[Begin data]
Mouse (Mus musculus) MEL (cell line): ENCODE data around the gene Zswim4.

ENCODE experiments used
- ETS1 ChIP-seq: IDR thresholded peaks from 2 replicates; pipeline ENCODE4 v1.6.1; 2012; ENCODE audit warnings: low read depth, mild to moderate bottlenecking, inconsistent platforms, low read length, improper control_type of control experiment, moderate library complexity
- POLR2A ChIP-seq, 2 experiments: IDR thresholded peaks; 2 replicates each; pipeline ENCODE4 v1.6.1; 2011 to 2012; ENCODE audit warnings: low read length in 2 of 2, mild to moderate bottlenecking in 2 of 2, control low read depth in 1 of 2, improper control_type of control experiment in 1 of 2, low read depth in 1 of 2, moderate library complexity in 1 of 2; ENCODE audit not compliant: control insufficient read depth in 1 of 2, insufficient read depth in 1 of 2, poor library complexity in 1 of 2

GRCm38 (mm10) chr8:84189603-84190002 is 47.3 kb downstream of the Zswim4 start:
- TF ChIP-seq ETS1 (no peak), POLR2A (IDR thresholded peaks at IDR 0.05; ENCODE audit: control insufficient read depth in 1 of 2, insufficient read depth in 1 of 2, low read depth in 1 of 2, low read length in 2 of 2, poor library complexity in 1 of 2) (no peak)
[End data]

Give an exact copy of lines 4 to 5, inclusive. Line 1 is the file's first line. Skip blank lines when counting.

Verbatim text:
- POLR2A ChIP-seq, 2 experiments: IDR thresholded peaks; 2 replicates each; pipeline ENCODE4 v1.6.1; 2011 to 2012; ENCODE audit warnings: low read length in 2 of 2, mild to moderate bottlenecking in 2 of 2, control low read depth in 1 of 2, improper control_type of control experiment in 1 of 2, low read depth in 1 of 2, moderate library complexity in 1 of 2; ENCODE audit not compliant: control insufficient read depth in 1 of 2, insufficient read depth in 1 of 2, poor library complexity in 1 of 2

GRCm38 (mm10) chr8:84189603-84190002 is 47.3 kb downstream of the Zswim4 start: